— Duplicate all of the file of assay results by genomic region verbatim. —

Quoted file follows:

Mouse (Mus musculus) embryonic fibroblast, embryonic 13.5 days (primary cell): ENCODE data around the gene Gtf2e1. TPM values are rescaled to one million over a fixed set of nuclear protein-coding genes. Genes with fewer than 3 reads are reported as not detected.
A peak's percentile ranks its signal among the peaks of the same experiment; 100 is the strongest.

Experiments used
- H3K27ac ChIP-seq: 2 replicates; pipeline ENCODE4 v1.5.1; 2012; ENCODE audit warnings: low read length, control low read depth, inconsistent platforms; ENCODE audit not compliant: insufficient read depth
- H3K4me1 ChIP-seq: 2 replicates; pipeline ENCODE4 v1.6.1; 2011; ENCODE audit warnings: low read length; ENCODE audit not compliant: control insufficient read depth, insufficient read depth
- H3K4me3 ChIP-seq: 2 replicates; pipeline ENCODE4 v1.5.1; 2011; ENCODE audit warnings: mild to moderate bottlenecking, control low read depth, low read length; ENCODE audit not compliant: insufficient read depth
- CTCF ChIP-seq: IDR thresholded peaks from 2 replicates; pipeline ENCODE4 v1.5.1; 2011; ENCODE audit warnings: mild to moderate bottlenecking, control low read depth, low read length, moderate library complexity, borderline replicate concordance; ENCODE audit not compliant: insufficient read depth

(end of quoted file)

Mouse (Mus musculus) embryonic fibroblast, embryonic 13.5 days (primary cell): ENCODE data around the gene Gtf2e1. TPM values are rescaled to one million over a fixed set of nuclear protein-coding genes. Genes with fewer than 3 reads are reported as not detected.
A peak's percentile ranks its signal among the peaks of the same experiment; 100 is the strongest.

Experiments used
- H3K27ac ChIP-seq: 2 replicates; pipeline ENCODE4 v1.5.1; 2012; ENCODE audit warnings: low read length, control low read depth, inconsistent platforms; ENCODE audit not compliant: insufficient read depth
- H3K4me1 ChIP-seq: 2 replicates; pipeline ENCODE4 v1.6.1; 2011; ENCODE audit warnings: low read length; ENCODE audit not compliant: control insufficient read depth, insufficient read depth
- H3K4me3 ChIP-seq: 2 replicates; pipeline ENCODE4 v1.5.1; 2011; ENCODE audit warnings: mild to moderate bottlenecking, control low read depth, low read length; ENCODE audit not compliant: insufficient read depth
- CTCF ChIP-seq: IDR thresholded peaks from 2 replicates; pipeline ENCODE4 v1.5.1; 2011; ENCODE audit warnings: mild to moderate bottlenecking, control low read depth, low read length, moderate library complexity, borderline replicate concordance; ENCODE audit not compliant: insufficient read depth